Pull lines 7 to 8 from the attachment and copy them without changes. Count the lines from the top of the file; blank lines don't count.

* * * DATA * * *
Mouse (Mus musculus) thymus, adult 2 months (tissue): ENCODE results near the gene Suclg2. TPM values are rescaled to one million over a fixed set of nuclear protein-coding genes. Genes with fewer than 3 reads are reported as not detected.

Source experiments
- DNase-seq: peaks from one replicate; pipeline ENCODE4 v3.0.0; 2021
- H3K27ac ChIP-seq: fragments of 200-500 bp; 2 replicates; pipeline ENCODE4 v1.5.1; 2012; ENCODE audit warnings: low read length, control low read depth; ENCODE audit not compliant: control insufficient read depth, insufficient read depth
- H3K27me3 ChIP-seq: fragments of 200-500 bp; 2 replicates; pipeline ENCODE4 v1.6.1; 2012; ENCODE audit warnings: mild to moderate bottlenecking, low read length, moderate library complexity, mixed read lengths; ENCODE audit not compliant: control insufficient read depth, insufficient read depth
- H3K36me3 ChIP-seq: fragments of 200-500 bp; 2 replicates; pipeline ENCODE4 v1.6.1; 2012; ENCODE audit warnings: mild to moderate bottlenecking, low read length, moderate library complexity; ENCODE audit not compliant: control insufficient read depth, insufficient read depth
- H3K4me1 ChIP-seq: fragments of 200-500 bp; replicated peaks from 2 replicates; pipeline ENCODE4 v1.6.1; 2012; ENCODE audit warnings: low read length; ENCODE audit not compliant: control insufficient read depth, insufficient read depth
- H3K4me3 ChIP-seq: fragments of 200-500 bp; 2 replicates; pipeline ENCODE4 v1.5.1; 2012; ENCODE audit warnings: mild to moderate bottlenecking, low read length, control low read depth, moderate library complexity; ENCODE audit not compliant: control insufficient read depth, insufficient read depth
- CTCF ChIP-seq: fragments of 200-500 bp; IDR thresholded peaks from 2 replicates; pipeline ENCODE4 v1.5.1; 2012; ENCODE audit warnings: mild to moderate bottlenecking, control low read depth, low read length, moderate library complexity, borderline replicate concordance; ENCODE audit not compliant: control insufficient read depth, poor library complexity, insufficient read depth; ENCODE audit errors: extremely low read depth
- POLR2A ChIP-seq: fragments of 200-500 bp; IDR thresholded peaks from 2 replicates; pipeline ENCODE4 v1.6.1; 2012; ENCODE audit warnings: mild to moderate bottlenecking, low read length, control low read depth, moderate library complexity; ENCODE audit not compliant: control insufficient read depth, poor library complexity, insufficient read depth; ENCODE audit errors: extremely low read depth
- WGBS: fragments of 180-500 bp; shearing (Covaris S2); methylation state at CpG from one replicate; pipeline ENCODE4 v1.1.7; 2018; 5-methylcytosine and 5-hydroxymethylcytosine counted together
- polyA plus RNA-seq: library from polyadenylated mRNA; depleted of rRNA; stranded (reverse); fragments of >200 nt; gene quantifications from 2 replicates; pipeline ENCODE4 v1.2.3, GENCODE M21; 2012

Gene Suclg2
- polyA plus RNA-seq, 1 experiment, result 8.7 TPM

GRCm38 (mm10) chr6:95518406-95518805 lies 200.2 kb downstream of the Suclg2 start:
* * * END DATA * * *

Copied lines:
- H3K4me1 ChIP-seq: fragments of 200-500 bp; replicated peaks from 2 replicates; pipeline ENCODE4 v1.6.1; 2012; ENCODE audit warnings: low read length; ENCODE audit not compliant: control insufficient read depth, insufficient read depth
- H3K4me3 ChIP-seq: fragments of 200-500 bp; 2 replicates; pipeline ENCODE4 v1.5.1; 2012; ENCODE audit warnings: mild to moderate bottlenecking, low read length, control low read depth, moderate library complexity; ENCODE audit not compliant: control insufficient read depth, insufficient read depth